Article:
Cyathea medullaris (Cyatheaceae) is a frequent pioneer of disturbed areas (e.g. landslides) or edge environments, sometimes forming near continuous canopies. We test the hypothesis that colonisation by this species as a pioneer alters the seedling assemblage to favour more shade-tolerant broadleaved trees than that beneath another common native pioneer (Kunzea robusta, Myrtaceae) in the same landscapes. We compared vegetation and abiotic characteristics of 166 sites across the Auckland region where C. medullaris or K.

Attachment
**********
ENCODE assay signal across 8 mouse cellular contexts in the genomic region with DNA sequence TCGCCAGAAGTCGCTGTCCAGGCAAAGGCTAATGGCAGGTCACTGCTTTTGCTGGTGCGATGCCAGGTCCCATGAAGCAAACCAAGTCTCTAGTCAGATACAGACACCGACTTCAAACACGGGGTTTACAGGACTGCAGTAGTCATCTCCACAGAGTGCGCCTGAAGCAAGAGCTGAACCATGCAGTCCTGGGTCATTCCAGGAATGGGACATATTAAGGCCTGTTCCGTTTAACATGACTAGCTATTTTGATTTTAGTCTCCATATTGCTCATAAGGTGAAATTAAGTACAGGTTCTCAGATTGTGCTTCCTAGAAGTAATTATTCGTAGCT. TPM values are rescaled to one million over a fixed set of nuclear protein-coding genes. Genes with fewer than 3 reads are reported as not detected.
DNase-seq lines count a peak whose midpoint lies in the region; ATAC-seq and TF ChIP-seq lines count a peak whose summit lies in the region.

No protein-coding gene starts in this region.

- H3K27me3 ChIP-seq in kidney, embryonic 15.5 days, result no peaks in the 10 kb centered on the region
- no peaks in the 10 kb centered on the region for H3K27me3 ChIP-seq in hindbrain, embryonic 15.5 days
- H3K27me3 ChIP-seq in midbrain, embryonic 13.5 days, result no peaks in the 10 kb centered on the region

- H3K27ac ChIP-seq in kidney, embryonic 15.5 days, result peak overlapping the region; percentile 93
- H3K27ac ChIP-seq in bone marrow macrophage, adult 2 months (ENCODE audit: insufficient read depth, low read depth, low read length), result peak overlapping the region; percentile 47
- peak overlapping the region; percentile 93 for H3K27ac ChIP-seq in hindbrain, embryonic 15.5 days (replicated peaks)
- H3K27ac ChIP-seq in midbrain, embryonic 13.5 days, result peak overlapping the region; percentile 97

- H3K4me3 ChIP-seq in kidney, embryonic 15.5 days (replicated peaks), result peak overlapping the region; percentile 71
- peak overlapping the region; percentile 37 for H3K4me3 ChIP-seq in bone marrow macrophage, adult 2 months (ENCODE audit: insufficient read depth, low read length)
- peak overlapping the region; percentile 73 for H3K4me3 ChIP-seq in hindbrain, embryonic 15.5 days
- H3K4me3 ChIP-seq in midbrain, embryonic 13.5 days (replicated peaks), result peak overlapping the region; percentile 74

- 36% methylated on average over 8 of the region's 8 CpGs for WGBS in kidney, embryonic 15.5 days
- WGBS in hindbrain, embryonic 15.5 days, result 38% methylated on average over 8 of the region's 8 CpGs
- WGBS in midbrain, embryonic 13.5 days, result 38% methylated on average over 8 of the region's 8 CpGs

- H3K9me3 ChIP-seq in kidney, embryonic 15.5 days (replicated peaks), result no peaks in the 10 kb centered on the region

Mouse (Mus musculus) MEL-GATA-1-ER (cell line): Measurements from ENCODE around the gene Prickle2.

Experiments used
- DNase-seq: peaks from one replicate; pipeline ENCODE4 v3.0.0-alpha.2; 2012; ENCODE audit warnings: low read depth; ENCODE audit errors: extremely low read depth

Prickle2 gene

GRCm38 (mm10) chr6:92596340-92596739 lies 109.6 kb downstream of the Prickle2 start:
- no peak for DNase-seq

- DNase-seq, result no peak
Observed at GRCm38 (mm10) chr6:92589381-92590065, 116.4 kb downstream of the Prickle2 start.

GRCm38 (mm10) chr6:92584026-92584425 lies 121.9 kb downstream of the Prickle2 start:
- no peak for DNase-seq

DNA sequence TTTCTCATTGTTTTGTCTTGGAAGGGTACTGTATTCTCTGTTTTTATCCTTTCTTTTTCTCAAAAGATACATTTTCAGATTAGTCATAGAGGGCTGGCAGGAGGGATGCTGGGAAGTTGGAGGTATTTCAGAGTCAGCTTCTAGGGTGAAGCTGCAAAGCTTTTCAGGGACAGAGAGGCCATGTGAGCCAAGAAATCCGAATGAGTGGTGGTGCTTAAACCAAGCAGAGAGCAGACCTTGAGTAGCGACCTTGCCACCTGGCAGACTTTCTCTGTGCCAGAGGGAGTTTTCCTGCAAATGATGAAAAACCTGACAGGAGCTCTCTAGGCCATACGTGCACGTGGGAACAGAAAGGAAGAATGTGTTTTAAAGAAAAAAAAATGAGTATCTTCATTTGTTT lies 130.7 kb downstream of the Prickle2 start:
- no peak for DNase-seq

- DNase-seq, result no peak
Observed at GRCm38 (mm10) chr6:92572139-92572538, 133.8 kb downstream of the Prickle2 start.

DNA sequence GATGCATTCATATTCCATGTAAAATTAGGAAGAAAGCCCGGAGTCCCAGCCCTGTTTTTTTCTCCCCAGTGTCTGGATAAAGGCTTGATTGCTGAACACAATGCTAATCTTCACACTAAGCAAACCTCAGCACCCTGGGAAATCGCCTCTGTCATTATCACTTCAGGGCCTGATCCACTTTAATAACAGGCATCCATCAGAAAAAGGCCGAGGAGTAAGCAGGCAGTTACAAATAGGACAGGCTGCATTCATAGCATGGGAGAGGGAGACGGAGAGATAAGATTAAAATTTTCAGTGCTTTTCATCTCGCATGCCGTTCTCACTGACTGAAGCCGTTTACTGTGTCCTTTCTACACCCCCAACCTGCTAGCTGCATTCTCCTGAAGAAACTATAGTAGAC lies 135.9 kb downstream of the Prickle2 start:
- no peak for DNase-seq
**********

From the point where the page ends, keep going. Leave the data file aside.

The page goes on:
Fire has been a major driver of forest loss in New Zealand. A conceptual model has been proposed in which positive feedbacks between vegetation, fire and soils can arrest regeneration of recurrently burned wet forest landscapes. We used vegetation data collected across three topographically similar landscapes – Awana, Glenfern and Windy Hill – on Great Barrier Island to (1) describe current vegetation composition and structure and predict future change in composition and (2) assess evidence for interactions between fire and soils slowing regeneration in these landscapes.